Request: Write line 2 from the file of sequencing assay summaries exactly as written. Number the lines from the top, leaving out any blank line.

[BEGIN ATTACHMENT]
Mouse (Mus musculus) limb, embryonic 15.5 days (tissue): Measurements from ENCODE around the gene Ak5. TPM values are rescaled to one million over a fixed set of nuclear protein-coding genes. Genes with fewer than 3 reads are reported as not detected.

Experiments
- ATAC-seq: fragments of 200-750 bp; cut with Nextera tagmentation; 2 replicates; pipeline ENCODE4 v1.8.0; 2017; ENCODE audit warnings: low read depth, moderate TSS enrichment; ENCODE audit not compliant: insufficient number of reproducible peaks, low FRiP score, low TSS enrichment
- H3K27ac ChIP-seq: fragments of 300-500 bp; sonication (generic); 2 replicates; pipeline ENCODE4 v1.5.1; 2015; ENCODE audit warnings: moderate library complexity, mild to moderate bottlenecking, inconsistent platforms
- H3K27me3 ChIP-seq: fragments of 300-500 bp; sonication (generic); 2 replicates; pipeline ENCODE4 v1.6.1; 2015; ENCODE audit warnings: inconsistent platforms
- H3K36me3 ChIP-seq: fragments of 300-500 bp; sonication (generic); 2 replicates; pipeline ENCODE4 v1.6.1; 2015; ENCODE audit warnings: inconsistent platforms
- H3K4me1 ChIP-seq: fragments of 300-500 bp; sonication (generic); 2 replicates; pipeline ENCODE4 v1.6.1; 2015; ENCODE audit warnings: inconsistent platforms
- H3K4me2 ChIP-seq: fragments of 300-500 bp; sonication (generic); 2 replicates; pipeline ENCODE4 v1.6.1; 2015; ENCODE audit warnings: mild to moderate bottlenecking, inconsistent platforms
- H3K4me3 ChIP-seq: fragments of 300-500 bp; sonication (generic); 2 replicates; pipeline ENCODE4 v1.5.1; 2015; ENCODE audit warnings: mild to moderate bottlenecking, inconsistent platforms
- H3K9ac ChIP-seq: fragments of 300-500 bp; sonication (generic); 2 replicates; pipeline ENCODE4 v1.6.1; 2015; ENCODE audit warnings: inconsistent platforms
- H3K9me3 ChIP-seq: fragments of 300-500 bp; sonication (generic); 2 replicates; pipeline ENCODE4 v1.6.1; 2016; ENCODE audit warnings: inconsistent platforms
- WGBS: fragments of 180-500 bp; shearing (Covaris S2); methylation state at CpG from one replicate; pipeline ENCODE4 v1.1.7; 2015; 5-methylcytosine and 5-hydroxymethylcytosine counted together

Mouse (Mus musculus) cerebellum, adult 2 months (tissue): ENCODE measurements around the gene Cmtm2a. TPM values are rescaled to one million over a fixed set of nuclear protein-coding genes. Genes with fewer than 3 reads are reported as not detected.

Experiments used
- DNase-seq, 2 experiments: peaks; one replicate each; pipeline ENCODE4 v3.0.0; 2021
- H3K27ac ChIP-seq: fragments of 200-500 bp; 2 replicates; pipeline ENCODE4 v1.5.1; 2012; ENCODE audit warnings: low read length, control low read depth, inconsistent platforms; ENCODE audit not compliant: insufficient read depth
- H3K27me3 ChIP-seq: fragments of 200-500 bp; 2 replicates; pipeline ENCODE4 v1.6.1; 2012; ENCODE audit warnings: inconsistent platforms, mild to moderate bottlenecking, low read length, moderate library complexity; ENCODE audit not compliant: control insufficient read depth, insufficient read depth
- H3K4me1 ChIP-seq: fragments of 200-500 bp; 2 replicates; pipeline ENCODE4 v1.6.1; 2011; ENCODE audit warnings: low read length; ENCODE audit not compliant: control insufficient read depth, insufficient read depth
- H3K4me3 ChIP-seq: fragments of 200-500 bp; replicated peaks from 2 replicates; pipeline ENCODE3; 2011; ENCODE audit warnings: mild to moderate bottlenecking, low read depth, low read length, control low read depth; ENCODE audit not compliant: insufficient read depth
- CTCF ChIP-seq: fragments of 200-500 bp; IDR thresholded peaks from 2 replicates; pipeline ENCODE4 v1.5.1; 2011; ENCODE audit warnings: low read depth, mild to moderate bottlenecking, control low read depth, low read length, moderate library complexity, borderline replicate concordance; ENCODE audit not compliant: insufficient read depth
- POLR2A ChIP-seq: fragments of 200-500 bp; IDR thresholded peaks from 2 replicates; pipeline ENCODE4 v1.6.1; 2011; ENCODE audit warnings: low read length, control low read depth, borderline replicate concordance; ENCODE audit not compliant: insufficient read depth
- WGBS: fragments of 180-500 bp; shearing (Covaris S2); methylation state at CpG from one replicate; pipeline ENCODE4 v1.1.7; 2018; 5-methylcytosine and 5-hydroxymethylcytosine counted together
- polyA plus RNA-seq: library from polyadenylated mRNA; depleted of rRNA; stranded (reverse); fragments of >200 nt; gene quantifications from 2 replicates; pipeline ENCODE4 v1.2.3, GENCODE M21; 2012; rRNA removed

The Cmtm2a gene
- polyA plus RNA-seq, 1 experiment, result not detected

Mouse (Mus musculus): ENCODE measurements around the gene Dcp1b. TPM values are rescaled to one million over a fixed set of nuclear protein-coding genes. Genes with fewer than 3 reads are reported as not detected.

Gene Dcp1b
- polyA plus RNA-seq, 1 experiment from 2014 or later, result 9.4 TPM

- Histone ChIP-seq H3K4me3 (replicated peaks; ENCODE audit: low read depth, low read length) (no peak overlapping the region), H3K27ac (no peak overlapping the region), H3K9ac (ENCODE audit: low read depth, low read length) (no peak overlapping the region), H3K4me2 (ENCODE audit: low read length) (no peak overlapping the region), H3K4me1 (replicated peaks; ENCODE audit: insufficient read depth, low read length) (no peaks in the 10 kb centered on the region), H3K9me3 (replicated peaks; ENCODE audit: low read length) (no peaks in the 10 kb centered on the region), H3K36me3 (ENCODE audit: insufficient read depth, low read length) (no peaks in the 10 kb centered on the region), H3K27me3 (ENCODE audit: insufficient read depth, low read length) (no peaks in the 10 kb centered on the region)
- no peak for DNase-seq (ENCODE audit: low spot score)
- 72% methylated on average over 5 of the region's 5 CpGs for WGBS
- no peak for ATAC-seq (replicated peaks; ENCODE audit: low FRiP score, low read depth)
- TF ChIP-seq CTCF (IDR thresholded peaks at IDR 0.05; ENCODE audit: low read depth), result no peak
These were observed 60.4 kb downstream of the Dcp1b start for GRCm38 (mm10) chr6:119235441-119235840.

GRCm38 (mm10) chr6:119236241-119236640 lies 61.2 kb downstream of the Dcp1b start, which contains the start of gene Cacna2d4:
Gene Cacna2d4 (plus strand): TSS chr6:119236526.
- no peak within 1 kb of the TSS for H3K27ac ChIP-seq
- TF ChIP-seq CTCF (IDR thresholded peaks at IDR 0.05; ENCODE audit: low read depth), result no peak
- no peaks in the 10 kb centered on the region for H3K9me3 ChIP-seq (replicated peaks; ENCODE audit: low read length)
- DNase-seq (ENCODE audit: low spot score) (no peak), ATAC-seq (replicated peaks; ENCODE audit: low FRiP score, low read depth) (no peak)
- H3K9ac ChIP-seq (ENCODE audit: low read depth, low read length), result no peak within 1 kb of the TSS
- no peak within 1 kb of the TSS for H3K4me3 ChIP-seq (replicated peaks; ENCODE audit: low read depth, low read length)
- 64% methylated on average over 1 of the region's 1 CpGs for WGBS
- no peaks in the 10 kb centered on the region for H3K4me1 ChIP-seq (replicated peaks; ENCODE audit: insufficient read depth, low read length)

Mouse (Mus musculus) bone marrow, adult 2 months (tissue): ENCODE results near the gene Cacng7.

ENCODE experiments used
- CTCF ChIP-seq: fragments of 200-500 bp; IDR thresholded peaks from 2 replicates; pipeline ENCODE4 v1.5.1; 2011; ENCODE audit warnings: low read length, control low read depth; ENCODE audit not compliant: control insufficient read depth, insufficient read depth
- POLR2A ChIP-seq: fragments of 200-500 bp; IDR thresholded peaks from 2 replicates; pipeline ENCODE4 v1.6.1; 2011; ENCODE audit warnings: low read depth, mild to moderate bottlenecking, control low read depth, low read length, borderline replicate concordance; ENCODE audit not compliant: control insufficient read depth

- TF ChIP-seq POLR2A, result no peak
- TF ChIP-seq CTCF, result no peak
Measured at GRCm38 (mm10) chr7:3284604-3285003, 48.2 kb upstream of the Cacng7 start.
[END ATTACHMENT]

Experiments